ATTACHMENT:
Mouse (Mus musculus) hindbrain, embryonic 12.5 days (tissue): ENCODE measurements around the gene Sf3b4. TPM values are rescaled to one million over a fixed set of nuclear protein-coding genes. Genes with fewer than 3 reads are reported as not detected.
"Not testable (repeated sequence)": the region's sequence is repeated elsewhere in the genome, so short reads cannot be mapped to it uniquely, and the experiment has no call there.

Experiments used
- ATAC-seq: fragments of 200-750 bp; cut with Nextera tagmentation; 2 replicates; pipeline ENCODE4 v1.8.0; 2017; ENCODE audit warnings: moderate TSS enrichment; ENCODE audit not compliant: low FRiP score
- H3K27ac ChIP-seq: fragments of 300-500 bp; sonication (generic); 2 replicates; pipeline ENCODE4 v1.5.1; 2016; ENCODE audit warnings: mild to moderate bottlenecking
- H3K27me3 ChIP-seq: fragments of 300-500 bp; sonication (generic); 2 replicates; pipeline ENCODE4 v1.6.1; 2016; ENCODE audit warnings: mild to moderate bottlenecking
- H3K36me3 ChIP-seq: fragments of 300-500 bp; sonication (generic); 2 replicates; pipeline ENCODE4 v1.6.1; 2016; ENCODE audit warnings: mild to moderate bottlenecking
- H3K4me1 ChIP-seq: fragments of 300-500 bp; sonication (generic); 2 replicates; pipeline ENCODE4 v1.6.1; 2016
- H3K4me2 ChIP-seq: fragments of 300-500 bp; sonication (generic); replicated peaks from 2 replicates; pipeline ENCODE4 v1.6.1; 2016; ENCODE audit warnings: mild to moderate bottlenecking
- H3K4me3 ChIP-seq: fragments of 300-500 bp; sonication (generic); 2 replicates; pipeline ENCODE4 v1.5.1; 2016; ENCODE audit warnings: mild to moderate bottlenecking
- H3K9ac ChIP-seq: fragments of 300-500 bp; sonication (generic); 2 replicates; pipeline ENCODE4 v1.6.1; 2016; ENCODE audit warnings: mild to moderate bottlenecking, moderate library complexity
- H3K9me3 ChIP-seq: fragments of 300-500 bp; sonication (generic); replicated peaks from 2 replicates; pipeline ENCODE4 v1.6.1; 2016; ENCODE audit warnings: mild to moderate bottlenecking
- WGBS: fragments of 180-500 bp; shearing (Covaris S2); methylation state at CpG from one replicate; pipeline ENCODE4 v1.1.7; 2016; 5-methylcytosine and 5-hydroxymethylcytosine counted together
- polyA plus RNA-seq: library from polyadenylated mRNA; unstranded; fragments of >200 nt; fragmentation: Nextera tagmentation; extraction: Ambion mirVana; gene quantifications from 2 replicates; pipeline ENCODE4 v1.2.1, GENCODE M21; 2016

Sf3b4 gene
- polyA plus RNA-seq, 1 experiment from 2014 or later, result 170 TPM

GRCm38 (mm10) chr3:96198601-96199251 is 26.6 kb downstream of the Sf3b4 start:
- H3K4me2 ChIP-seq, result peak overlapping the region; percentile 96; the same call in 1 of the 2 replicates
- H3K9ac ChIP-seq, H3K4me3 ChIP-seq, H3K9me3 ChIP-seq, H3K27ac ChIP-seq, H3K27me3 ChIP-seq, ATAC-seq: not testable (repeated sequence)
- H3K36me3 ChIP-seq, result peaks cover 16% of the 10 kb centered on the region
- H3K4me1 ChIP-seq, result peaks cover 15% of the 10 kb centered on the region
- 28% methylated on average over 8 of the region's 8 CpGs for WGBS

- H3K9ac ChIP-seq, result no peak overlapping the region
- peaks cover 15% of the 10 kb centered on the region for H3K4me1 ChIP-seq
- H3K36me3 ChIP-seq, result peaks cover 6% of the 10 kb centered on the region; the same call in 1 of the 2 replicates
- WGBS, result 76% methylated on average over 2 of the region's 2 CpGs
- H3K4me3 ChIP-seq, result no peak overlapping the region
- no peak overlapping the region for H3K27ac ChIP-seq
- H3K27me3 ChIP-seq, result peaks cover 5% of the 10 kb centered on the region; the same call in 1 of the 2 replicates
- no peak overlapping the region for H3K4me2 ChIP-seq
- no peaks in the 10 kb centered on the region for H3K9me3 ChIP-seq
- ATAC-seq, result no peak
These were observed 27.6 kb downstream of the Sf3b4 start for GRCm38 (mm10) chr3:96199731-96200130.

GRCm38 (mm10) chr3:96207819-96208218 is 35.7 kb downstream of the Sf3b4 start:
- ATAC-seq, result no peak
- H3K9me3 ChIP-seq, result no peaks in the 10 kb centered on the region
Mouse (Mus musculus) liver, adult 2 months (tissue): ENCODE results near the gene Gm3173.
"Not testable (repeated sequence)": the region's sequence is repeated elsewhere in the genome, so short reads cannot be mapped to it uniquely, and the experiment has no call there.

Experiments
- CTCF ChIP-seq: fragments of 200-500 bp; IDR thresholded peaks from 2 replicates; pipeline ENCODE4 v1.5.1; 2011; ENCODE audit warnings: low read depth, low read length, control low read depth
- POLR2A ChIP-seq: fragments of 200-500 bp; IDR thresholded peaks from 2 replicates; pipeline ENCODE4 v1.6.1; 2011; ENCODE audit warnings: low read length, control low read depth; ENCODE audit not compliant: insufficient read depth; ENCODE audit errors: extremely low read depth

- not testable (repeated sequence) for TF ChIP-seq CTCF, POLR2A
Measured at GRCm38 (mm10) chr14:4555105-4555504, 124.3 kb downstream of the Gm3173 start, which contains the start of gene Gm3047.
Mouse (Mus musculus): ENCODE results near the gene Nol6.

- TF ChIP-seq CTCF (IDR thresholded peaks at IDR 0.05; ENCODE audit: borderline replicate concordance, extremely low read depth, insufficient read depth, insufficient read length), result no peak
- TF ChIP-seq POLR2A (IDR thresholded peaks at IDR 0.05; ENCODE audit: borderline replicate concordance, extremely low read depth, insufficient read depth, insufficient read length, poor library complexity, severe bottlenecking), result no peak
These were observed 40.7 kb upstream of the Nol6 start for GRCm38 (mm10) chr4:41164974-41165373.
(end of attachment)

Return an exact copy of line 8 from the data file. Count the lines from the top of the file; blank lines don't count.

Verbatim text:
- H3K4me1 ChIP-seq: fragments of 300-500 bp; sonication (generic); 2 replicates; pipeline ENCODE4 v1.6.1; 2016